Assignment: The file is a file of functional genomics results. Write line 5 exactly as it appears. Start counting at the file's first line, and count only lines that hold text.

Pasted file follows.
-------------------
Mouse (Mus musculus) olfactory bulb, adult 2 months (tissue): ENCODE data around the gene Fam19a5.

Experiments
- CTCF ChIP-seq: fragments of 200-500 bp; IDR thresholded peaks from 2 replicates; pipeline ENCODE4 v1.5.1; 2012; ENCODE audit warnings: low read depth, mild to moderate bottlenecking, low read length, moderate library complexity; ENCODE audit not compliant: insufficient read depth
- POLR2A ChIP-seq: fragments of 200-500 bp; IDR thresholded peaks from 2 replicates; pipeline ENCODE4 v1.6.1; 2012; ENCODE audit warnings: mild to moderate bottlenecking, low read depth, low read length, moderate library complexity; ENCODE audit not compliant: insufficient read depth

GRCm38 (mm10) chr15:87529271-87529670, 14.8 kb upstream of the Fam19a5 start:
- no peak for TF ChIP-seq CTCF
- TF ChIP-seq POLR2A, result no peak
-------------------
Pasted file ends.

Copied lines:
GRCm38 (mm10) chr15:87529271-87529670, 14.8 kb upstream of the Fam19a5 start: